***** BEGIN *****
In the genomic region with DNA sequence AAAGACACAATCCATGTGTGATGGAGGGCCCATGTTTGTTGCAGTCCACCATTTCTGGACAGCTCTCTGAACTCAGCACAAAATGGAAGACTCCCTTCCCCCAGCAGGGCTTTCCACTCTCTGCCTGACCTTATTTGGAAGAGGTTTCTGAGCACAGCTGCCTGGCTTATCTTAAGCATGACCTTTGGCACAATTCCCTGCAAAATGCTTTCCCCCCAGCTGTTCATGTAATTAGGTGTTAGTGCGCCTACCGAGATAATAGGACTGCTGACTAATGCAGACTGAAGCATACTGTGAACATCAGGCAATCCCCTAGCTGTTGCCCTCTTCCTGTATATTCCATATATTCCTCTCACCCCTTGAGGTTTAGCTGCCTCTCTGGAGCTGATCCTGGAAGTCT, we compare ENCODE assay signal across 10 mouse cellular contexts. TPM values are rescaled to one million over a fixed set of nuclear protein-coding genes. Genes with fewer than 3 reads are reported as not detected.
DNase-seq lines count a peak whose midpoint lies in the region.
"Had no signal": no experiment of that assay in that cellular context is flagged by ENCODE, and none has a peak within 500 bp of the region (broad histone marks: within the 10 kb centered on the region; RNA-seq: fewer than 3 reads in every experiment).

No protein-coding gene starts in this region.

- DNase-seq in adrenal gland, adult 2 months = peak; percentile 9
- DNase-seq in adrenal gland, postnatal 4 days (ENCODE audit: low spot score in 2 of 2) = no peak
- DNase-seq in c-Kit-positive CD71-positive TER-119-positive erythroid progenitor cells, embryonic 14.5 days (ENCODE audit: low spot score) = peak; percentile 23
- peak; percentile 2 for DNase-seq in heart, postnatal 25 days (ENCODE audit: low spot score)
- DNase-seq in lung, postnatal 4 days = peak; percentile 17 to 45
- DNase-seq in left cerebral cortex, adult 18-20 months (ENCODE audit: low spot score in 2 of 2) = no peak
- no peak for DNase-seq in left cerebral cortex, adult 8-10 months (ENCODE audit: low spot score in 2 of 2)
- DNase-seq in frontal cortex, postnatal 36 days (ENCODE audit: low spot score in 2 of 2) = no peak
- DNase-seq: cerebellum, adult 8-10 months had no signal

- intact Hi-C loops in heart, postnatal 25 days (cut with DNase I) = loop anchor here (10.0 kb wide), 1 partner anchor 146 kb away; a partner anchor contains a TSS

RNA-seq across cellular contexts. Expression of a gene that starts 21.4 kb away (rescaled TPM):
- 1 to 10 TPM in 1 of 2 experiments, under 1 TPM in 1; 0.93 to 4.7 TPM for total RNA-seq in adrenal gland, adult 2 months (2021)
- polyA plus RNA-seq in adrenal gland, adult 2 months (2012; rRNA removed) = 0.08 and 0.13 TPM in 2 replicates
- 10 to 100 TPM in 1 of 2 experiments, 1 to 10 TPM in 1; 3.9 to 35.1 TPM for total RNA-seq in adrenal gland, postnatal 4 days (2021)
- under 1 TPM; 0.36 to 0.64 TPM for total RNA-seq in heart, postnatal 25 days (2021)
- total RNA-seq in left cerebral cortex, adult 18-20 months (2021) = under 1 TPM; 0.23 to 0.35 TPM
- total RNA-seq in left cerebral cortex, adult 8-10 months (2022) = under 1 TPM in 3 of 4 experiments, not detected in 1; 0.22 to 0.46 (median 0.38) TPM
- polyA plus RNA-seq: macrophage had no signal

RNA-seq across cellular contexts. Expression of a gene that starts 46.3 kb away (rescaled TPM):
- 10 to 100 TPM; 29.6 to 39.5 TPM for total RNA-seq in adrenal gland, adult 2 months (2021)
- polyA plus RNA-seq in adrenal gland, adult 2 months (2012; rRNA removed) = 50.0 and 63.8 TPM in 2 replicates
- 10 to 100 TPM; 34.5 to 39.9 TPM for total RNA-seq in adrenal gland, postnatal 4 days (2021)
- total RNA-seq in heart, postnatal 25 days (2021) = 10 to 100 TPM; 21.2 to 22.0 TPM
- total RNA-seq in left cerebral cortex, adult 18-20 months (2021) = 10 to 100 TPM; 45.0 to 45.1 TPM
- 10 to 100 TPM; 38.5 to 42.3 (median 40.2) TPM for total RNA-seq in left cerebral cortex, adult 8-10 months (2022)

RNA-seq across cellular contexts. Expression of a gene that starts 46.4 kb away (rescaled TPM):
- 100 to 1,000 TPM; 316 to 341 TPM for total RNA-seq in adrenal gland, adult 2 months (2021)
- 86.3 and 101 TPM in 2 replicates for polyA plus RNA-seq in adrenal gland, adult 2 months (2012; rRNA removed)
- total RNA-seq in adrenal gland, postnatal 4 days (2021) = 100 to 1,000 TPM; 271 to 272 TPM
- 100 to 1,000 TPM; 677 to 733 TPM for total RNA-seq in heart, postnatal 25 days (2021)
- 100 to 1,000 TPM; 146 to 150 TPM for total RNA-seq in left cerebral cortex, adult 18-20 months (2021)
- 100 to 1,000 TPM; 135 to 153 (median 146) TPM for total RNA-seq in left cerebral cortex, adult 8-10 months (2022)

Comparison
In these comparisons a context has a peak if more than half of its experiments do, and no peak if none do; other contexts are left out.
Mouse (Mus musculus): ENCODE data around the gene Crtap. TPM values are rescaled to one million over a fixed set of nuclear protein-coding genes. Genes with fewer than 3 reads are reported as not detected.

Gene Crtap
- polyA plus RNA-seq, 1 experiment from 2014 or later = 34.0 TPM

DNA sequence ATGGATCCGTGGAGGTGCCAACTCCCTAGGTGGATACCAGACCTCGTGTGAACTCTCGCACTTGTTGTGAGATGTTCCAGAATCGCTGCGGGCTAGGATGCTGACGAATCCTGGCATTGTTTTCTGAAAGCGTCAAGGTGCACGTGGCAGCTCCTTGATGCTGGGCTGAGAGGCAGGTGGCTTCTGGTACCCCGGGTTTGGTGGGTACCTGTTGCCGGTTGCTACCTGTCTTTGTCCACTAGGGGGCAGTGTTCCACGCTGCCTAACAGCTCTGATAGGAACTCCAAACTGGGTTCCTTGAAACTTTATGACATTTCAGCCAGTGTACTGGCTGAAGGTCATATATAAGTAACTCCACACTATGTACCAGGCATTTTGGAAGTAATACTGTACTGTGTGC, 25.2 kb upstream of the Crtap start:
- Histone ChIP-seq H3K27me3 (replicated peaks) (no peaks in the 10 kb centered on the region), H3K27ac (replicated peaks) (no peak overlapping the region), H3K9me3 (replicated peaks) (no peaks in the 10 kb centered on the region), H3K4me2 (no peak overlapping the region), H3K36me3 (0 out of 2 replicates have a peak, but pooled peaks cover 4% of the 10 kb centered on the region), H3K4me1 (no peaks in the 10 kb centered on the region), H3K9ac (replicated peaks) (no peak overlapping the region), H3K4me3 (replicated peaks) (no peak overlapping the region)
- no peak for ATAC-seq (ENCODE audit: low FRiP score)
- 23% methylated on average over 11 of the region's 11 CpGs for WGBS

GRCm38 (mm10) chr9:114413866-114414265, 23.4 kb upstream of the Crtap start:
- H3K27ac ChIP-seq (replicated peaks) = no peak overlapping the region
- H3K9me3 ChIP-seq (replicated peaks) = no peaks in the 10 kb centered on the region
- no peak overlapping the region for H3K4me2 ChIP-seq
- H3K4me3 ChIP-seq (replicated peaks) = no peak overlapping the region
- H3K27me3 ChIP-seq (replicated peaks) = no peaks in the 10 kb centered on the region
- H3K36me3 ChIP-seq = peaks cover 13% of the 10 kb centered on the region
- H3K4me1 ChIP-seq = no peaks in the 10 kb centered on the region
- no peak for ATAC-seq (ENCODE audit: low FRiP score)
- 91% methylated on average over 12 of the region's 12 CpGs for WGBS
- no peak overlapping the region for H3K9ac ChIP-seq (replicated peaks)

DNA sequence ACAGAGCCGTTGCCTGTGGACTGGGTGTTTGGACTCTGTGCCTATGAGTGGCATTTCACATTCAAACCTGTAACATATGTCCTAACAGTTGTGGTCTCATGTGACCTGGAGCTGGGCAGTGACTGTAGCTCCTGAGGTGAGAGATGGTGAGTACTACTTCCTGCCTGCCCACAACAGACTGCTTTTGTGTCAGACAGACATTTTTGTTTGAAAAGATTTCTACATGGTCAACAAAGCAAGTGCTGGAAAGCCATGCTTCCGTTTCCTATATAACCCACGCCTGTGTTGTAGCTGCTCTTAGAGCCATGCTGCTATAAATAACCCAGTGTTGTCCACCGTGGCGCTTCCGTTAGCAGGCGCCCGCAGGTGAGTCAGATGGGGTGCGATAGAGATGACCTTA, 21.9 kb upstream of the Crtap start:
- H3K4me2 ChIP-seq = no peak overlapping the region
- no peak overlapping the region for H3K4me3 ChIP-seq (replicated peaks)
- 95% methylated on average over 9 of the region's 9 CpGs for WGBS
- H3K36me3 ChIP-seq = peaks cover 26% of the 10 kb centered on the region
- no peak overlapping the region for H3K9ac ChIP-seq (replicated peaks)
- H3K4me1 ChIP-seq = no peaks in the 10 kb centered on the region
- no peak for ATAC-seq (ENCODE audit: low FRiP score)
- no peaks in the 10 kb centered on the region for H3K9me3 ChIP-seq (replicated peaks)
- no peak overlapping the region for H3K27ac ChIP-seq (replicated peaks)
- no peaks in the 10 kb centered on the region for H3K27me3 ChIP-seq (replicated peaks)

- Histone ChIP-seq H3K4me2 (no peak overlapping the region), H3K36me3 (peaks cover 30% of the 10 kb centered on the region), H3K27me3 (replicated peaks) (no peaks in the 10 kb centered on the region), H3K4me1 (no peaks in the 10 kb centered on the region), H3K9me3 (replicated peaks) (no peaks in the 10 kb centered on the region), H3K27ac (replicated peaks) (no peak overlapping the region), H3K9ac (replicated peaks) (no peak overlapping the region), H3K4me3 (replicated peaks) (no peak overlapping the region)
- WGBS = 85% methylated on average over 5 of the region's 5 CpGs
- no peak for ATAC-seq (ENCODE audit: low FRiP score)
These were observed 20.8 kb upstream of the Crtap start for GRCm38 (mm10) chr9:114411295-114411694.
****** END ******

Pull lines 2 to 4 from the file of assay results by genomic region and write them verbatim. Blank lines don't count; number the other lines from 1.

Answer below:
DNase-seq lines count a peak whose midpoint lies in the region.
"Had no signal": no experiment of that assay in that cellular context is flagged by ENCODE, and none has a peak within 500 bp of the region (broad histone marks: within the 10 kb centered on the region; RNA-seq: fewer than 3 reads in every experiment).

No protein-coding gene starts in this region.